Fertility Myths – BUSTED

Kerry Marshall busts some myths about fertility that commonly get asked in clinic.
Should I have sex everyday to increase my chances?
NO.  Unless you are extremely active in your relationship then this is not necessary.  In fact Chinese Medicine theory believes too much sex can deplete ones health especially those systems responsible for fertility.  Men need to regularly ‘clear the pipes out’ so to speak but not tire out. Too many times I hear women say ‘ I hope I haven’t missed the timing this month’ adding stress and losing the enjoyment of making a baby. Loving sex and keeping the romance alive in your relationship is important.  By observing, noting and understanding your own unique fertile mucus patterns and cycle means you can become confident in recognising your fertile window and time sex without the added stress or need for predictor sticks.
Do you have to get egg white type mucus to have a fertile cycle?
NO.  As long as you feel a sensation of slippery mucus in your vulva (the area around the opening of the vagina) you have a viable cycle to conceive.  Observe this at the other end of the day that you have sex.  During your cycle does it feel moist/wet/slippery or dry? Fertile mucus can get confused with sexual fluids or infections and can change it’s consistency when in your underpants.  Learning to focus on sensation and chart your mucus properly can clearly help indentify your fertile mucus allowing you to confidently catch your fertile window


Do I have to ovulate in the middle of my cycle to have a fertile cycle?
NO.  In 95% of menstrual cycles the fertile window falls between days 4 – 23!
If you are experiencing long cycles you are most likely ovulating later than D14.  The most common cause for long cycles is stress and PCOS.  Your hormones need to peak to release an egg.  You may have many attempts to ovulate but your hormones don’t quite peak.  You therefore can experience fertile mucus and then nothing then fertile mucus again.  This can become confusing to identify your fertile window and to time sex and therefore miss your chance that month.  Once you have released an egg you have a chance of conceiving even if this is on Day 35. The second half of your cycle, the Luteal phase needs to be longer than 10 days for the embryo to imbed and keep the progesterone levels high.  If you are charting and your Luteal phase is longer than 18 days you are pregnant.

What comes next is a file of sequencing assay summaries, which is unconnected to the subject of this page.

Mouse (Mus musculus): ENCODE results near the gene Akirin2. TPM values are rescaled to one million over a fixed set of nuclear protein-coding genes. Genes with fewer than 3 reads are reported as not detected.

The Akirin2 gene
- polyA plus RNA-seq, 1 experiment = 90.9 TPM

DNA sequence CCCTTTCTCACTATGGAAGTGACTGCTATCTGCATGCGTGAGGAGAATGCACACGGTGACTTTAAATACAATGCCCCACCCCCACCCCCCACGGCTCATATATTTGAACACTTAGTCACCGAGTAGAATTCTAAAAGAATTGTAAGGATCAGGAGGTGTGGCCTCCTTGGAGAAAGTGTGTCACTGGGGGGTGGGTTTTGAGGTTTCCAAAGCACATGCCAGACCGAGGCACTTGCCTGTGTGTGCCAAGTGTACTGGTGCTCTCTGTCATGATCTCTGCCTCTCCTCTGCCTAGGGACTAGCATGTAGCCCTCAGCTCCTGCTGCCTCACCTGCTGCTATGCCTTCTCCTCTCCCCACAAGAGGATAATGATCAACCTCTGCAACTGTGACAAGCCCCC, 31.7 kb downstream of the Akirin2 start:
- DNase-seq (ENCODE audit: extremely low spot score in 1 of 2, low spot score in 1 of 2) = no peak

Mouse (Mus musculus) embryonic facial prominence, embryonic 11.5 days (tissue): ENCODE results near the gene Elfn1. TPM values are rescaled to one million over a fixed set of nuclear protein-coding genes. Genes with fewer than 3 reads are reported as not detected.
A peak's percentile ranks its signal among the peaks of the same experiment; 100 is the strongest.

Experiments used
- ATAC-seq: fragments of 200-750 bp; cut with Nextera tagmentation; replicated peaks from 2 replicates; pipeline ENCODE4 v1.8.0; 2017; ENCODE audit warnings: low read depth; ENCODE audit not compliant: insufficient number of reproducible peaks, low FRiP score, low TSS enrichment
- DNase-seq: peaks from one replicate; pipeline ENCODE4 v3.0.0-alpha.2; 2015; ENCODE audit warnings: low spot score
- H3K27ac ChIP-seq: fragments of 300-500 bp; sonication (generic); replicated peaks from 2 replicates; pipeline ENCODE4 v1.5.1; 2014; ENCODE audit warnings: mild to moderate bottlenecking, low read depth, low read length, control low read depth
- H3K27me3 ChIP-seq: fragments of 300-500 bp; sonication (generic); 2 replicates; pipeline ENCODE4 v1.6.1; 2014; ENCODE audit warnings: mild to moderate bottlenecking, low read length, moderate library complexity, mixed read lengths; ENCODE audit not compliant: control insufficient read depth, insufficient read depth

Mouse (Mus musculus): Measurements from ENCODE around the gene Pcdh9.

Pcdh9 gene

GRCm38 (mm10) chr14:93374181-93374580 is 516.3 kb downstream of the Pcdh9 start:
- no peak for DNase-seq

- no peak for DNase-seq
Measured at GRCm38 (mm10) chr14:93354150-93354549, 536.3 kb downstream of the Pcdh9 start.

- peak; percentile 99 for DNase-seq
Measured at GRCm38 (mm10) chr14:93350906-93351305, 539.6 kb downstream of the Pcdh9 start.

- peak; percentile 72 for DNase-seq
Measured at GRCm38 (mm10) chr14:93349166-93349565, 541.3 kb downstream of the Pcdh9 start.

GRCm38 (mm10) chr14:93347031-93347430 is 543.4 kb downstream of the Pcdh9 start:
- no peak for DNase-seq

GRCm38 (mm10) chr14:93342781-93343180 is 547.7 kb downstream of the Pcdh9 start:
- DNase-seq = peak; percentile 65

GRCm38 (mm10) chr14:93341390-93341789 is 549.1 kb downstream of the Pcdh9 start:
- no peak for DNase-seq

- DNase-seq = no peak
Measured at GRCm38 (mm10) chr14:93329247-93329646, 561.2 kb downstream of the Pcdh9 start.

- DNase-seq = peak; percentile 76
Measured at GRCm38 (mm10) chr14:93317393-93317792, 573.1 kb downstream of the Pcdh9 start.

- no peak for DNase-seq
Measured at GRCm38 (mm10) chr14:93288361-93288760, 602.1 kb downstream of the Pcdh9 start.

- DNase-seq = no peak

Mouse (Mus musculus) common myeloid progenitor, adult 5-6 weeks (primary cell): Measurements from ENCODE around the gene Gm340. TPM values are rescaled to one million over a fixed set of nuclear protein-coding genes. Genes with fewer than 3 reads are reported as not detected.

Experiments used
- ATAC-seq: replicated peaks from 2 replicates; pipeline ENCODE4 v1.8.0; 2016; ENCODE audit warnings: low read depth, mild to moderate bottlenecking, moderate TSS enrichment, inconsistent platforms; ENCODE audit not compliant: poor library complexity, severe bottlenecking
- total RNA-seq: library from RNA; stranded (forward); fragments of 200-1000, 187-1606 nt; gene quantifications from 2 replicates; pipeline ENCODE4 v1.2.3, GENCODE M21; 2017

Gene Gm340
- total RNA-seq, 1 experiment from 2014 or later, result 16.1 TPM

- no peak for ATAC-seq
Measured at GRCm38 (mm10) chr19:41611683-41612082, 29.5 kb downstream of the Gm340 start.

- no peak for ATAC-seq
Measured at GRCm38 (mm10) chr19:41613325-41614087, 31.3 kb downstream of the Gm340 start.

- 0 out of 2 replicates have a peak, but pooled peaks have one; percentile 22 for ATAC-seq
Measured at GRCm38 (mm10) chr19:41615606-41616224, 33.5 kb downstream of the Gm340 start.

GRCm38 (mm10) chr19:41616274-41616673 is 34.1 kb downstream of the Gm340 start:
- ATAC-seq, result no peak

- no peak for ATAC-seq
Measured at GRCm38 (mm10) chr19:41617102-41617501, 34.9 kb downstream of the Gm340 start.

Can you ovulate twice in one cycle?
Yes. You can but only within 21 hours of each egg release that could result and is the reason for non identical twins!  You cannot ovulate twice outside of this.  Once the egg has been released the follicle from which it popped out of is called the Corpus Luteum.  This has a function of signalling progesterone and switching your cycle into the Luteal phase.
What if I notice fertile mucus at different times of my cycle?
Noticing fertile mucus more than once in a cycle could be your body trying to ovulate but not quite reaching the peak of hormones to release the egg.

Can you still get a period if you haven’t ovulated?
No.  You have to ovulate for the Corpus Luteum to signal the release of progesterone and switch to the Luteal phase.
You can however get inter menstrual bleeding that could be mistaken for a bleed.  This can happen if your body is trying to ovulate but the egg does not quite release. This can happen a few times in one cycle until the hormones peak and the egg is released.  Physical signs of this would be fertile mucus then a dry or moist sensation then fertile mucus then dry or moist.  Your lining will be building up in a patchy way and can break away if it gets to a certain thickness. Your body will then continue to try to ovulate until you do.  You could also be fertile during inter menstrual bleeding. This is most commonly seen in women with Polycystic Ovarian Syndrome, Stress or coming off contraception.

Book in for a consultation to assess your fertility journey and pre conception care. Learn how to optimise your chance of conceiving with expert advice, Acupuncture and Chinese Medicine.

Related Posts
No related posts for this content